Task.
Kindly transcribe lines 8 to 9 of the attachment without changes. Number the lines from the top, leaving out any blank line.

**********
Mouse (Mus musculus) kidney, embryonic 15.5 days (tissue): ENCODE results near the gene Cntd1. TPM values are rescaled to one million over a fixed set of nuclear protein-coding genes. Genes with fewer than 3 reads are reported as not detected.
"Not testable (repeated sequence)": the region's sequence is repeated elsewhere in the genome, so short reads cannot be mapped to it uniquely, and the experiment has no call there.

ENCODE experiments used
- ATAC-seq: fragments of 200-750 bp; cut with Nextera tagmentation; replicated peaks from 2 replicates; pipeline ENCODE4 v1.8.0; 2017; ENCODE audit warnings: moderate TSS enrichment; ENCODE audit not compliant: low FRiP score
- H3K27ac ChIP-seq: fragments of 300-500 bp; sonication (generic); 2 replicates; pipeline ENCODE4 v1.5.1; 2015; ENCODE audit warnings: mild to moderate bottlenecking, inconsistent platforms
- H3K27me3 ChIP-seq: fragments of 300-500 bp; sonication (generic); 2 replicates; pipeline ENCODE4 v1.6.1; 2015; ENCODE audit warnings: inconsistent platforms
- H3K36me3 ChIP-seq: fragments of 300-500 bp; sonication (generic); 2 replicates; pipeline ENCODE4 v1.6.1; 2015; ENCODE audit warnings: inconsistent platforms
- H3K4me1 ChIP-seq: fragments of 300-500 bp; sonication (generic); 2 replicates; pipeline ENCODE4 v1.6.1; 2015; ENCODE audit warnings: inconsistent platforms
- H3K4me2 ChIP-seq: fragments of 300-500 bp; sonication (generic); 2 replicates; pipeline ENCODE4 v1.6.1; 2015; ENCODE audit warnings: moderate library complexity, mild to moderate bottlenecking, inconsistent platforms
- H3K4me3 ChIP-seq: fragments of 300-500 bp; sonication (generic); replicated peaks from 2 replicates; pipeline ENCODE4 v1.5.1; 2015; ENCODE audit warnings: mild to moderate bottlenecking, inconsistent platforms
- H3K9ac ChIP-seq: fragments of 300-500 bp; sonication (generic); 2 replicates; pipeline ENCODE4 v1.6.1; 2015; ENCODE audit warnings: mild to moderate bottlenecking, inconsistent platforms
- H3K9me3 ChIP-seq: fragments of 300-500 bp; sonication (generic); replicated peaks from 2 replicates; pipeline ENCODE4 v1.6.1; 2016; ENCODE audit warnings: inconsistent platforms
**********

- H3K4me1 ChIP-seq: fragments of 300-500 bp; sonication (generic); 2 replicates; pipeline ENCODE4 v1.6.1; 2015; ENCODE audit warnings: inconsistent platforms
- H3K4me2 ChIP-seq: fragments of 300-500 bp; sonication (generic); 2 replicates; pipeline ENCODE4 v1.6.1; 2015; ENCODE audit warnings: moderate library complexity, mild to moderate bottlenecking, inconsistent platforms